A Father’s Path


Catherine turned over in bed, reaching sleepily for Vincent. Not finding him, she sat up quickly and saw him in his chair, head down, hands crossed under his chin. She felt tears welling in her eyes. "The nightmares again?" she asked gently.

He rose, shaking his head slightly, and joined her back in bed. Folding her in his arms, he murmured, "Don’t worry. I know they are only dreams. Shhhhhhh, now, don’t cry."

He rocked her slowly, cradling her pregnant belly tenderly. Pressing her face against his warm chest, Catherine struggled not to sob. "Paracelsus was truly evil!" she said. "His lies have poisoned you. You know his story of your birth was a horrible, horrible lie! I never believed it . . ."

Unwillingly, as one, Vincent and Catherine flashed back on the painful memories:

The terrible image of Paracelsus’ body across the table in Father’s chamber. Vincent’s words: "It is not safe to love me, Catherine." "I was born in blood."

Vincent kissed the top of Catherine’s head, held her close, sighed deeply. He rarely revealed his fears to her, especially now with the birth so close. "I may never be completely free of that time, Catherine," he said softly, his voice full of resignation.

Roused to protection, Catherine pushed back from his embrace facing him squarely, fiercely. "Vincent! We can’t lose our faith in our love, in the magic of our child . . . we love each other! We’ll face anything, everything! We’ve already proven that." She was shaking, sobbing.

Ashamed of burdening her, Vincent swept her up in the bed covers. "Yes," he said, as much to himself as to her. "We’ve proven that . . ."

* * *

Peter had responded to Father’s message for a consult. The two doctors walked through the tunnels together to the Great Hall where they could have some privacy. As Peter lit candles, Father pulled two chairs to the table. "So, Jacob, how are the expectant parents?" Peter asked as they seated themselves.

"Vincent’ll be board certified in obstetrics if he reads any more medical textbooks!" Father responded. They shared a laugh, then fell serious.

"The pregnancy’s . . . accelerated," said Father. "She should only be at 27 weeks, judging by Vincent’s time . . . uh, ordeal . . . in the cavern. But she’s full term by the fundal height. Fetal heart tones are strong. Everything seems normal, except that she may deliver any time now - "

Peter leaned forward, concerned. "Do you want me to admit her?"

"Can we take that chance?" answered Father. "With Vincent’s child?"

Peter frowned. "Does Vincent know?"

"They both know," Father replied. "Catherine and Vincent both understand that this pregnancy is . . . extraordinary."

"Well, old friend," said Peter, gripping Father’s shoulder warmly, "You know I’ll help in any way I can. They – all of you - are a very special family!"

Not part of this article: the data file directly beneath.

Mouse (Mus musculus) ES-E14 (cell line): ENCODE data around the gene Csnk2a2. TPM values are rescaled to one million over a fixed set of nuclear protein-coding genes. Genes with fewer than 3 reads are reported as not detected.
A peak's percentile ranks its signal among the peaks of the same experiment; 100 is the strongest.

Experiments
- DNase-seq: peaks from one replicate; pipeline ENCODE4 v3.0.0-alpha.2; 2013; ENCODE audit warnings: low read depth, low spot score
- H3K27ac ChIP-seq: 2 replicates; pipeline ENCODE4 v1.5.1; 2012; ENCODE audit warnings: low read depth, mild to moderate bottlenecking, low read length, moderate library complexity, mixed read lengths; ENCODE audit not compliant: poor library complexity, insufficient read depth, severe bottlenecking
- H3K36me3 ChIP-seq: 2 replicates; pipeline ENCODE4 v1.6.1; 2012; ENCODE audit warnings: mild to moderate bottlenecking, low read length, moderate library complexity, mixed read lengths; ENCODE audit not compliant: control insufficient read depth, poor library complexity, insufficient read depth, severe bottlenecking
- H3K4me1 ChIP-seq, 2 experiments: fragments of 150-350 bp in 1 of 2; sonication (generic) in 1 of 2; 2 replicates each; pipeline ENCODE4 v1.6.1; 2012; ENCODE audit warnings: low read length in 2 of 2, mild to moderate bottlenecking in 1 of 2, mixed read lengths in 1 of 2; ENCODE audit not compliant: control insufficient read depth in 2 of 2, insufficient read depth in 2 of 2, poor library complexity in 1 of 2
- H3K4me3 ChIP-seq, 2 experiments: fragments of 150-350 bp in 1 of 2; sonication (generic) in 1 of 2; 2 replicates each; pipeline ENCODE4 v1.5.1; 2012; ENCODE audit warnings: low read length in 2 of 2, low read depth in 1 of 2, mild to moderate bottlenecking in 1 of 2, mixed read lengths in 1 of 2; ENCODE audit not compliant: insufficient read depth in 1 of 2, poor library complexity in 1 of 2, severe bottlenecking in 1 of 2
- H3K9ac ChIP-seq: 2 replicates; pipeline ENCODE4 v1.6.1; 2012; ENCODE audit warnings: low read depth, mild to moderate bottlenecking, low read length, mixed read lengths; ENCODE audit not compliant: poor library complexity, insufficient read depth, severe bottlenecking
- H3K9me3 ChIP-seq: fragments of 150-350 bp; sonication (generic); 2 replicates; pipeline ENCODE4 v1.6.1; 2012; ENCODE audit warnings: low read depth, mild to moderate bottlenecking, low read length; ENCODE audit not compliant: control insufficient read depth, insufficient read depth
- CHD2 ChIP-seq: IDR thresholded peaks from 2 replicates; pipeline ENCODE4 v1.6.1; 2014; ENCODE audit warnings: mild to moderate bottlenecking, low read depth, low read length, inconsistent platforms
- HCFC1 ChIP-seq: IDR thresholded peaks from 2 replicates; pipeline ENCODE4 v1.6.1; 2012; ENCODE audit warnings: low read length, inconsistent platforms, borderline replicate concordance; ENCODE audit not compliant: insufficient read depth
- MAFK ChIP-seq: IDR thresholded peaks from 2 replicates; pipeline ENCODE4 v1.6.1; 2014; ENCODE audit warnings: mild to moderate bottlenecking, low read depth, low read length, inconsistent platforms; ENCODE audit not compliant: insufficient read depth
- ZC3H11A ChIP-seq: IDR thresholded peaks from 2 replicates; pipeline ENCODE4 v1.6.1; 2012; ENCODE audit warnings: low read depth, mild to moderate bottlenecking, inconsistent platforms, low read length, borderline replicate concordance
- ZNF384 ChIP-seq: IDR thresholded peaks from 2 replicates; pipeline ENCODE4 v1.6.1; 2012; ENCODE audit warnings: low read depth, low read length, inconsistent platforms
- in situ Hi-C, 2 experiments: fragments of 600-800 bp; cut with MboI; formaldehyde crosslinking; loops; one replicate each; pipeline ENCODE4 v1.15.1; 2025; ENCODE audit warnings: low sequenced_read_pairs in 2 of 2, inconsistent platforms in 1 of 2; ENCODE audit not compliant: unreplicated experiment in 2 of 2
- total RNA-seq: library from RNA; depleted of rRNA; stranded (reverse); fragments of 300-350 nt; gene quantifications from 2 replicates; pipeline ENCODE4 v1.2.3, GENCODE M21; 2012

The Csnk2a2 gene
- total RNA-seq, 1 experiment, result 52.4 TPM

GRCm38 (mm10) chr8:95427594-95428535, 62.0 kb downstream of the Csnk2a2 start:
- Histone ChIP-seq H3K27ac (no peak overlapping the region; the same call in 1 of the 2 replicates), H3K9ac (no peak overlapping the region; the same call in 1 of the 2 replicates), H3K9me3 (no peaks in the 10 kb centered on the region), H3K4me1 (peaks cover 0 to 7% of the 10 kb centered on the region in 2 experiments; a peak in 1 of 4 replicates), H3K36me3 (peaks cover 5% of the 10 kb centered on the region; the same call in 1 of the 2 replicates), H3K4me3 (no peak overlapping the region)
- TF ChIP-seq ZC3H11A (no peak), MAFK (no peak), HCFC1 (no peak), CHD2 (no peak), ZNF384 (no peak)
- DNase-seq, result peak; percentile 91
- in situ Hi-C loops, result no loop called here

Suddenly, Samantha’s young voice was heard shouting urgently from outside the Hall. "Father! Vincent says come quick! The baby’s coming!"

Father and Peter almost collided with Vincent, carrying Catherine in his arms at the entrance to the hospital chamber. Mary, dressed in a surgical apron, greeted them in a no nonsense matter, directing everyone into place, calling instructions to her companion, Lena, who was training to be a midwife.

"Set up the cradle, the tub and the basin. Keep that water hot! We’ll wrap warm stones in flannel for her feet if she needs them. Now let’s see, scissors, twine to tie up the cord, oils for massage, bathing cloths. We keep a catheter just in case – Father will insert it if necessary. Bring the clothing for the baby and a change of clothes for the mother. Where are the diapers?" Lena jumped to follow Mary’s directions.

The birthing bed was prepared with padded headboard and draped with clean sheets. The linen was placed on the bed in alternate layers with canvas, so that each layer could be pulled away as it was used. While Mary turned her attention to Father and Peter scrubbing and gowning, Vincent climbed onto the bed, sitting upright against the headboard, his knees drawn up and set apart, forming a birthing chair with his body. Catherine settled between his thighs, reclining her head against his chest. They were both dressed in soft cotton nightclothes and warm socks. Vincent performed light massage along Catherine’s swollen belly as she concentrated on her breathing. Vincent pressed his lips against her ear. "I love you," he whispered. "I love you both."

Peter positioned himself at the foot of the bed. With his gloved hand, he performed an internal examination. "She’s already at seven centimeters," he said.